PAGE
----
I'm a photonics student trying to develop a Transimpedance amplifier for use as a drop in replacement in a photo-detection circuit. I've run in to a wall while designing the circuit. I want a Bandwidth from around 5kHz to 2GHz, a 26dB+ gain and a noise figure around 3-4dB, but no matter what I try I can't get my noise figure below 20 when modelling in Multisim. Circuit I've made so far

Noise In/Noise Out Figure from multisim

An help in figuring out what I can do would be greatly appreciated. I'd also like to know how I could get rid of the 10 Mohm resistors, but the circuit doesn't seem to work right without them.


  • \$\begingroup\$ Are you open to a solution using an IC instead of designing it yourself using discrete transistors? I believe you will find it challenging to implement a TIA with your desired specifications using discrete transistors. \$\endgroup\$
    – user57037
    Jan 22, 2017 at 19:50
  • \$\begingroup\$ Not sure you can do this even using nice TIA op-amps. It is a LOT of bandwidth you are looking for. \$\endgroup\$
    – user57037
    Jan 22, 2017 at 19:57
  • 4
    \$\begingroup\$ Where do you expect the gain is going to come from? 2N2222 transistors run out of steam at a few hundred MHz. \$\endgroup\$ Jan 22, 2017 at 20:24
  • \$\begingroup\$ Go to NXP's website and choose transistors that have an fT of several GHz. \$\endgroup\$
    – Andy aka
    Jan 22, 2017 at 21:11
  • 4
    \$\begingroup\$ You also need desperately to talk to somebody who is familiar with GHz circuit design. For instance, using a 20 uF blocking capacitor for GHz signals is guaranteed to fail. Not to mention your 10 milli-ohm emitter resistors. And your 30 Mohm resistance with no consideration for parasitic capacitances. Plus the fact that you don't have a transimpedance amplifier at all - you have a 50-ohm sense resistor followed by a completely inadequate voltage amplifier. \$\endgroup\$ Jan 22, 2017 at 21:37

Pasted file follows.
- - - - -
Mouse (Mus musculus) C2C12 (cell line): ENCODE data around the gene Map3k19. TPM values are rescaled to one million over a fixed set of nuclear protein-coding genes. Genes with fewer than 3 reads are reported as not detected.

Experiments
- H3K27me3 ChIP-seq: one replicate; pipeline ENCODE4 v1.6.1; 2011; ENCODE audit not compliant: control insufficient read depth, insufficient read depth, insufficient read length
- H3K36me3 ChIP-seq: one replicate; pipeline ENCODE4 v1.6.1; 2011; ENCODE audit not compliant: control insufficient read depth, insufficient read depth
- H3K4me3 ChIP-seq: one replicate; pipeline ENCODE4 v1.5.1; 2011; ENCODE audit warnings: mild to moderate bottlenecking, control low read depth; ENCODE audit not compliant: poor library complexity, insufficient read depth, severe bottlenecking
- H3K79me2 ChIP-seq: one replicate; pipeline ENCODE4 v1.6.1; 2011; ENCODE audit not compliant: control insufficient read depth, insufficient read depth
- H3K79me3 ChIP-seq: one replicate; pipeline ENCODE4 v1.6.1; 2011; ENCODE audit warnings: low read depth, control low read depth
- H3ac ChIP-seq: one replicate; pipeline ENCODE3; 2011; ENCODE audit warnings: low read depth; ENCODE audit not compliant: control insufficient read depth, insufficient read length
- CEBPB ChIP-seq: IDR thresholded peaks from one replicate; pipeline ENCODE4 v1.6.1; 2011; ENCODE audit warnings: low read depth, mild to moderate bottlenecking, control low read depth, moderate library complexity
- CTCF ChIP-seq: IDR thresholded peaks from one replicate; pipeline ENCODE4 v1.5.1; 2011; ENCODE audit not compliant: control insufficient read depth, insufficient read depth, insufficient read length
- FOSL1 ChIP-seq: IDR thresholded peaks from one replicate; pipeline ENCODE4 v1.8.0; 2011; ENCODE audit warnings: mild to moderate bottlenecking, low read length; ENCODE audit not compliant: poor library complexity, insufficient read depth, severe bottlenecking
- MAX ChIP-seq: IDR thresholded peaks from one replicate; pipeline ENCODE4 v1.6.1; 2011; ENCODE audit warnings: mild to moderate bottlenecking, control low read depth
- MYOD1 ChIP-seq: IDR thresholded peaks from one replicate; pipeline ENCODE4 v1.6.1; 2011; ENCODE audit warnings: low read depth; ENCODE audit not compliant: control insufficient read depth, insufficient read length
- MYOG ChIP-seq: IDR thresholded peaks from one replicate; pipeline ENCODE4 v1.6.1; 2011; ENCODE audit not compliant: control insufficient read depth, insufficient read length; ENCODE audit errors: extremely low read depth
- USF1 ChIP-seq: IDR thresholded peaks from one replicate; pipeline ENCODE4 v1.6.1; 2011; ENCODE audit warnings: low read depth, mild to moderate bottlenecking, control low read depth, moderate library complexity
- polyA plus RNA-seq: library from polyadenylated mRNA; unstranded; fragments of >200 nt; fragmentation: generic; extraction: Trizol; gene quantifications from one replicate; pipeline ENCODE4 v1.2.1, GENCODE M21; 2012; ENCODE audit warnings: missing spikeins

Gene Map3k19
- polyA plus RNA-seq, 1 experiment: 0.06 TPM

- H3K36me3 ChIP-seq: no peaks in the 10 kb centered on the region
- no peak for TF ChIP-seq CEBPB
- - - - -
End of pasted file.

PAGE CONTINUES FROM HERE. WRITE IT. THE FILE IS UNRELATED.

1 Answer 1


First, lets not worry about the gain, but lets get the delta-charge from the photodiode converted into a healthy, buffered delta-voltage on output of a first stage. Assume the 20pF of PhotoDiode sets the total (sqrt(kt/c) noise floor, which is 7microvolts RMS. Your signal is 50uVpeak, or 25uV above or below some detection threshold. What can we do with that?

Let's bias a CE NPN bipolar at 26mA, providing GM of 1amp/volt or 50uA/50uV. Assuming the collector resistor is 100 ohms (low in value, so we have some legit hope in reaching 2GHz BW), our output delta-voltage is 50uA * 100 ohms, or 5 milliVolts. [by the way, 1pF and 100 ohms is 100pS, or 1.6GHz F3dB]

Put an emitter follower on that, running at 10mA so Rout is 2.6 ohms, and AC couple THAT into a copy of the first stage, producing 500 millivolt output.

With nary a TIA in sight. The 2SC5646A has 12.5GHz Ftau at 3 volts and 15mA, with Cob of 0.5pF typical.


simulate this circuit – Schematic created using CircuitLab

Caveats: (1) the photodiode capacitance may cause oscillation of the CommonBase Q1. If so, solder SurfaceMount 10Ohms directly under the transistor base. Literally lift up the SOT-23 base lead and slip a 10 Ohm under that lead. (2) for more speed, boost VDD; or reduce R1 to 50 Ohms; R1 has 0.5 + 0.5pF in parallel (COb Q1, Cob Q2), or 100picoSec tau, only 1.6GHz. (3) reduce the transconductance_setting resistor [we want gm of 1/1_ohm] to 33 or 24 ohms, and reduce the pot base voltage; this provides more Vce on Q1 for higher bandwidth. (4) circuit has little headroom on Q2, so may saturate; consider reducing the lower collector resistor for more headroom.

What do we (think we) have here? Collector tau of 100 ohm * 0.5pF (only 1 of the Cob loads) or 50 picosecond Tau, supporting 15GB/sec datarates. With 20uA input, we get 100 ohm * 20uA = 2 milliVolts output (from Q1 collector, Q2 emitter) at 2.6 ohms Rout, or ~~ 50x the current as the PD provided.

We can trade off gain for bandwidth, increasing R1 to 200 ohms with 100pS tau. That requires using 6 volts VDD and reducing Remitter of Q1.


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